As an atheist with a spouse who’s not, we happily celebrate every holiday, but not necessarily as Holy Days. Any event which sees friends or family together for companionship, happiness, food and drink is open to me and mine. This is a decided advantage over many folks moored to a single religious or cultural tradition. We join Jewish friends at a multitude of happy and sad events, Islamic friends at the Eid, Hindus at Diwali, Christians at Christmas, Scots on Burns Night, Wiccans at the solstice, the Zurich Bean Festival in Ontario, and Octoberfest. Then again there’s Darwin Day, Pi Day and other events that mainstream folk don’t usually touch.

  • objectifier

    My second wife is a Unitarian Universalist Minister. She kept trying to convince me that I would make a good unitarian because they were so inclusive of different beliefs. I actually find that more confusing than fundamentalist that hold one set of deeply held beliefs. She had members who believed in god, members who didn’t believe in god, believed in Jesus, didn’t believe in Jesus, believers in Judaism, Wicca and various versions of Druid or pagan beliefs. This made UU a good home for many couples of different backgrounds though there was a distinct overtone of anger at traditional Christian faiths they had been raised in. I told her that one of the best things about being an atheist was sleeping in on Sunday mornings. I also found some of the anger at their former beliefs unsettling. They re-wrote christian hymns to sanitize them of references to JC or god. While atheist, I harbor no anger towards the churchs I was raised in. Our marriage didn’t last long, but religion wasn’t the cause of the break up. One of the things I had liked about her was that we held very different beliefs on a wide variety of subjects and we could argue them without getting angry. It was really one of the things that attracted me to her.

    We celebrated christmas in a very secular way at home and I left her to deal with the religious aspects at church.

  • Leo

    I’m lucky. My family is not religious but we have always celebrated Christmas as a time to give to each other and eat amazingly good food, and we’ve put a lot of our own family tradition into the day. My partner and his family are not religious either, so Christmas with them is pretty easy too. For me it’s always been about finding the perfect presents to show friends and family that I care about them.

    The only mention of Jesus I can remember at a family Christmas was 2 years ago when we had a fantastic wine my parents had picked up in France, because of the hilarious english used in the translation of the blurb on the back: “… making this wine as smooth as the Christ-Child in velvet pants” (funnier in the UK as pants=underpants here). I think we may have toasted the Christ-Child that year, and that wine was pretty damn smooth (mmmmm, sacrilicious).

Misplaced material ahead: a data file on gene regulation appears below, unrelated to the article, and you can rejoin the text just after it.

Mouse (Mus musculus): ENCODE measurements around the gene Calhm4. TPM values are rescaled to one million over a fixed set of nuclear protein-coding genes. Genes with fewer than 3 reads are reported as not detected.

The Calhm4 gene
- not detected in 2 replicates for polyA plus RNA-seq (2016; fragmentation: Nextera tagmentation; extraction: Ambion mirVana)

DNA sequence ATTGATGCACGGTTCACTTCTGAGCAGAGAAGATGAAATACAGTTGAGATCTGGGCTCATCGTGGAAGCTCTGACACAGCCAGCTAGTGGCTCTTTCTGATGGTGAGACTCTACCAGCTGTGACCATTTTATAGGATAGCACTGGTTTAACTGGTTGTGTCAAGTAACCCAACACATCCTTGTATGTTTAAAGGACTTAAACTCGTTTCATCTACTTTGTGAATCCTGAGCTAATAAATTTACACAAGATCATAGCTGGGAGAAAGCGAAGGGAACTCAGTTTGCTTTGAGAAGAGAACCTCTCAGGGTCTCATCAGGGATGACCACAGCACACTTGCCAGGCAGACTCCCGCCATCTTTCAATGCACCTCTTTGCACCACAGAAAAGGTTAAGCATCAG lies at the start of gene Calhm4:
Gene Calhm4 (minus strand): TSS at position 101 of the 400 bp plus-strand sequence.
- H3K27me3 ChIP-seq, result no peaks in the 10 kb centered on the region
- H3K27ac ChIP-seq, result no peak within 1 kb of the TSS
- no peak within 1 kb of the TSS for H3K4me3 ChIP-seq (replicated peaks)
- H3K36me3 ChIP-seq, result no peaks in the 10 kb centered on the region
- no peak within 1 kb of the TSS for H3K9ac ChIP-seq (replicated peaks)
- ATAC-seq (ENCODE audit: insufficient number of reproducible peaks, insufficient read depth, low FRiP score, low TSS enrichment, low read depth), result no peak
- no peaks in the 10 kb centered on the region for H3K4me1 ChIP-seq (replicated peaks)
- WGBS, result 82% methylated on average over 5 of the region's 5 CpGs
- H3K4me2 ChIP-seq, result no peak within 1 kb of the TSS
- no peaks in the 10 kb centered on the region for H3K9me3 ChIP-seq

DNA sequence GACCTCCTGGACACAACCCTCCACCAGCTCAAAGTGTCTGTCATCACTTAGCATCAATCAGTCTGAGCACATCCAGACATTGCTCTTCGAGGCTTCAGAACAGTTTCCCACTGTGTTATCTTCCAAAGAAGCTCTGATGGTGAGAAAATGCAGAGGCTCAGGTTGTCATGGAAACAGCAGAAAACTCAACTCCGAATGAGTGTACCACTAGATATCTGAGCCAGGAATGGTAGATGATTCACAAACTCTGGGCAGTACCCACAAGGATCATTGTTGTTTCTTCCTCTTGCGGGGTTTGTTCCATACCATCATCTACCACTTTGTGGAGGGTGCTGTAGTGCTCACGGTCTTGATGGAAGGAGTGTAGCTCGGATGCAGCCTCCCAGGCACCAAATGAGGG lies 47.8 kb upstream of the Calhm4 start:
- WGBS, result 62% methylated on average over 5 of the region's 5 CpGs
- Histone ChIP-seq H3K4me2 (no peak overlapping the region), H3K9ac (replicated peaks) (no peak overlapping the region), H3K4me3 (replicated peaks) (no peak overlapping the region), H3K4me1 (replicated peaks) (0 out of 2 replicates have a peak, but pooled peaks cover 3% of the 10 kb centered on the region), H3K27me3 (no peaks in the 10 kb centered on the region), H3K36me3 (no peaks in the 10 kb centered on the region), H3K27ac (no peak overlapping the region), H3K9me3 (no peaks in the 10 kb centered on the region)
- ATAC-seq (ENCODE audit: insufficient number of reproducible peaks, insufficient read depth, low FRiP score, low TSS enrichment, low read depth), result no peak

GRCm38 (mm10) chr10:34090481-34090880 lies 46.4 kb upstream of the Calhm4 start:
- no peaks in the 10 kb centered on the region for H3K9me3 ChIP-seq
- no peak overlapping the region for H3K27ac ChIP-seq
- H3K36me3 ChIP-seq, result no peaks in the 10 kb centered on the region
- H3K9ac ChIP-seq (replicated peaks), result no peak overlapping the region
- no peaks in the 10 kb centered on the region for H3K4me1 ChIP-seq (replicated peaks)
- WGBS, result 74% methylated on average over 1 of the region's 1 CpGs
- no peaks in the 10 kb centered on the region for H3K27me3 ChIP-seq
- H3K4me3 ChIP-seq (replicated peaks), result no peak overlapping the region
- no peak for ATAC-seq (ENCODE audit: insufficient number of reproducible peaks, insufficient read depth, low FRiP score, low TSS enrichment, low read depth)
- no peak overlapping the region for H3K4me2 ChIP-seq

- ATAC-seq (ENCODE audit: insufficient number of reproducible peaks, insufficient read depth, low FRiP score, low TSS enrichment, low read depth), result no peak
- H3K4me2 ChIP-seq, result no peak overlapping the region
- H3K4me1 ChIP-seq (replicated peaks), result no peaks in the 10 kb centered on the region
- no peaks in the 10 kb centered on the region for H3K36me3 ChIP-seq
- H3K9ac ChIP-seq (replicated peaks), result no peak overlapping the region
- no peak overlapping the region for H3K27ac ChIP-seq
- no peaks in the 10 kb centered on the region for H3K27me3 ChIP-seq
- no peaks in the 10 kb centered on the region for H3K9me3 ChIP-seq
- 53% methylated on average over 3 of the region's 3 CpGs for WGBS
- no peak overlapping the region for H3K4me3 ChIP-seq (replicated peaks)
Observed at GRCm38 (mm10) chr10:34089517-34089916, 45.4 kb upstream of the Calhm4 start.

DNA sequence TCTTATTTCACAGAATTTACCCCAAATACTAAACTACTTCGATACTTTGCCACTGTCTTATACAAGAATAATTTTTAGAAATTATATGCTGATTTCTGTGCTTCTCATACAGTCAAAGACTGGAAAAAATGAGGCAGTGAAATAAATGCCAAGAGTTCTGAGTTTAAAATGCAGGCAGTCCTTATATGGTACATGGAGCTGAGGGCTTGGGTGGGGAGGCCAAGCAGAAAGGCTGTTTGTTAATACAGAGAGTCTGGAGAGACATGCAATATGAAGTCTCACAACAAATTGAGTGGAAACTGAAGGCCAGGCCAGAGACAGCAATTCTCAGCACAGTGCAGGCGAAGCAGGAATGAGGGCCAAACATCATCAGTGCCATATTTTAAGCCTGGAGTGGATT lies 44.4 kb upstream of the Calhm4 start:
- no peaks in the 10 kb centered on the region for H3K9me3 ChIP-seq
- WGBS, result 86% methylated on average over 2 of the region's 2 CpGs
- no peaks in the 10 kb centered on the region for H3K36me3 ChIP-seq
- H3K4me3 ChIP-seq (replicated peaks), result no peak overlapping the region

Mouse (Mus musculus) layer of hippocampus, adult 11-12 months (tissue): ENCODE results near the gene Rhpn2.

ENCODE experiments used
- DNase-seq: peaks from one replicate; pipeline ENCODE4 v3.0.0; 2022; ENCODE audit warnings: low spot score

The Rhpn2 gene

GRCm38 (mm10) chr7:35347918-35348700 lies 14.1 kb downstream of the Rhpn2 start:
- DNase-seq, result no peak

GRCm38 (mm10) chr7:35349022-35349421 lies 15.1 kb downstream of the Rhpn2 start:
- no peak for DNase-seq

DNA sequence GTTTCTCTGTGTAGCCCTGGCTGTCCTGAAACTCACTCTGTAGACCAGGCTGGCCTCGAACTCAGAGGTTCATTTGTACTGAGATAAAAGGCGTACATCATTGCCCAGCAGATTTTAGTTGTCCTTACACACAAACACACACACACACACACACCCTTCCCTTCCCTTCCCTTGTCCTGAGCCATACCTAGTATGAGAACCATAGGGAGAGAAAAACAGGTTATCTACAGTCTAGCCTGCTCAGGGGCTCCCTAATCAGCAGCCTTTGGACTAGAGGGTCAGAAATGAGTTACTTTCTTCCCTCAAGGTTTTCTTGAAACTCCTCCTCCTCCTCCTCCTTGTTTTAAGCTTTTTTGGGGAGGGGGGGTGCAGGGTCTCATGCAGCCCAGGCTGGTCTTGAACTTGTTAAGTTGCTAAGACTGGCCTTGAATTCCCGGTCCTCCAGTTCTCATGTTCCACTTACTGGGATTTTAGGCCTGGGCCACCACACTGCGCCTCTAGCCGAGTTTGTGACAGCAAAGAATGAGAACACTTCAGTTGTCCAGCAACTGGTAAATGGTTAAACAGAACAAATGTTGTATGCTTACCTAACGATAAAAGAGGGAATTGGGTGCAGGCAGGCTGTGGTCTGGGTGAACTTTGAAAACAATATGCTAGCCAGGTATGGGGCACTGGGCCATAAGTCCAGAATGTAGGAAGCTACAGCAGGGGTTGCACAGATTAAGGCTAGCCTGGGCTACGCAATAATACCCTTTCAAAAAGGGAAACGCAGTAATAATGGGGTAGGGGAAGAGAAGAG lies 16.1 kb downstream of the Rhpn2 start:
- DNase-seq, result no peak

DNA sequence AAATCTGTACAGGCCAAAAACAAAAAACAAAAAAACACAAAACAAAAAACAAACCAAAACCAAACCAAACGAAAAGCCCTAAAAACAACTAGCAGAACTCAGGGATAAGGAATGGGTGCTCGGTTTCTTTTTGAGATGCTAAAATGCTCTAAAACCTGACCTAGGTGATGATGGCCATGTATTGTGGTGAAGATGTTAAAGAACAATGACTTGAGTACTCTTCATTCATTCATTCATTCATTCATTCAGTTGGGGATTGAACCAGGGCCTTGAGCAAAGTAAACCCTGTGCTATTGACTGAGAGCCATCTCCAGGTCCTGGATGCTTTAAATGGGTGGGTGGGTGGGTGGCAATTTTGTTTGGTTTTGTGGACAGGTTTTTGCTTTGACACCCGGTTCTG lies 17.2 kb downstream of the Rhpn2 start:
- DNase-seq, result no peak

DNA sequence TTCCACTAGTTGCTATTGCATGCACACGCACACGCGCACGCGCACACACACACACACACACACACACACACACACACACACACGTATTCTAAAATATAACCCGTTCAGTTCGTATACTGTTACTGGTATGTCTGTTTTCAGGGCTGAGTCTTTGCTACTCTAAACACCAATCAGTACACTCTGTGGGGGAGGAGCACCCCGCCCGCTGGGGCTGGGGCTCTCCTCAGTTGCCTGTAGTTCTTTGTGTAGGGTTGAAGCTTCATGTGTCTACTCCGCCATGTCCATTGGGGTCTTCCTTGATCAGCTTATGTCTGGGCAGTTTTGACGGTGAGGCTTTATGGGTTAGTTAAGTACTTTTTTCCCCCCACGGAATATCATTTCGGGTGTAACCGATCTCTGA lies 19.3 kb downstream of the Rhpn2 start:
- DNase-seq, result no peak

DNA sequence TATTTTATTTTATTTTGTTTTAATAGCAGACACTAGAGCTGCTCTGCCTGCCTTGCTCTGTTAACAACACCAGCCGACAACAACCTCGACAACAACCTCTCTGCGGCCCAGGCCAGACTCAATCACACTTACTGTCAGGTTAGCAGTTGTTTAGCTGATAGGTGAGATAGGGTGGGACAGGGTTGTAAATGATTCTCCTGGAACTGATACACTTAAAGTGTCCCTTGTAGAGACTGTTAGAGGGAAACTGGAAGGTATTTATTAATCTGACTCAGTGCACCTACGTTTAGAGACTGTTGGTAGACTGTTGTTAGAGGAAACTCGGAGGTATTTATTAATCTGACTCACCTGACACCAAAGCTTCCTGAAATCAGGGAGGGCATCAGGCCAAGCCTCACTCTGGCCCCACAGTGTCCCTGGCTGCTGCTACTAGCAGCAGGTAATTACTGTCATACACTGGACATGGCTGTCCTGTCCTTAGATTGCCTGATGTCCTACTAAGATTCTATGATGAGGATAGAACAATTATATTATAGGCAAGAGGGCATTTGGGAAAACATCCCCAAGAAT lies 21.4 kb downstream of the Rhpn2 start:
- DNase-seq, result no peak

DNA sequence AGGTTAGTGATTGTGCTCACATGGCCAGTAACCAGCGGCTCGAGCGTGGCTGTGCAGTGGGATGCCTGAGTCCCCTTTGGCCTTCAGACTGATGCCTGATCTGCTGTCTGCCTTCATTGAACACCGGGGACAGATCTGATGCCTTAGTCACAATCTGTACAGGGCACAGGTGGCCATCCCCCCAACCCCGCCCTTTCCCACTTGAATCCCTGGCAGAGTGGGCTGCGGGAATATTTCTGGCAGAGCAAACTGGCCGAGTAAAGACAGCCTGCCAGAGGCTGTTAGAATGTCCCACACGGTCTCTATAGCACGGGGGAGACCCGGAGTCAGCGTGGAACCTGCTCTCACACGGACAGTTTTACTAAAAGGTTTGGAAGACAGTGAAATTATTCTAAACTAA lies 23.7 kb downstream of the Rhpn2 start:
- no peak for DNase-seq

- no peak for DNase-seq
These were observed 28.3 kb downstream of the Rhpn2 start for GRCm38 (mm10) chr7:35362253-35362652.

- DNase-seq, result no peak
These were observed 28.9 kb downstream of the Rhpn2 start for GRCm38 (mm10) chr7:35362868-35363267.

I don’t know how I’d deal with it if my partner was religious. When I was a kid I would happily go along with other people’s religious traditions as they didn’t hurt me and it was the easiest way not to offend (I remember going to Catholic church one Sunday morning with a friend whose house I’d slept over at the night before.) I think I’d resent it if Jesus took over my Christmas, although if it was for someone I loved, maybe I’d be bigger than that.

  • puck

    Im Capitalist when it comes to Christmas. As long as I get paid, i’ll do as my parents wish. My dad pays me to go to mass on important days, like Christmas. Last year I got $140 for a one and half hour catholic mass. I don’t enjoy christmas though, to many expectations and to much family. My memories are of christmas eve, playing chess in front of the fire. My first scotch with my dad happened there. Watching the movies we got till 5am, we get to open presents after midnight mass. The mass I don’t enjoy, the music is bad, my ipod is normally confiscated by my brother, beforehand. Do to my history with Roman Catholicism and my lack of faith. i don’t pray, sing accept or give blessing, receive communion, this was negotiated to allow me back in with my family present until i reconcile my self with the faith as they put it. I would be happier staying at home and baking for when they get back or putting out presents or something. Christmas day is worse, we have a large extended family that gets together every christmas. This year their is 48 of us, the fewest I can remember having is 18. It is crowded, drunken time with people that don’t like me and I don’t like them. So like I said, I am a capitalist at christmas, I expect to be paid for my participation.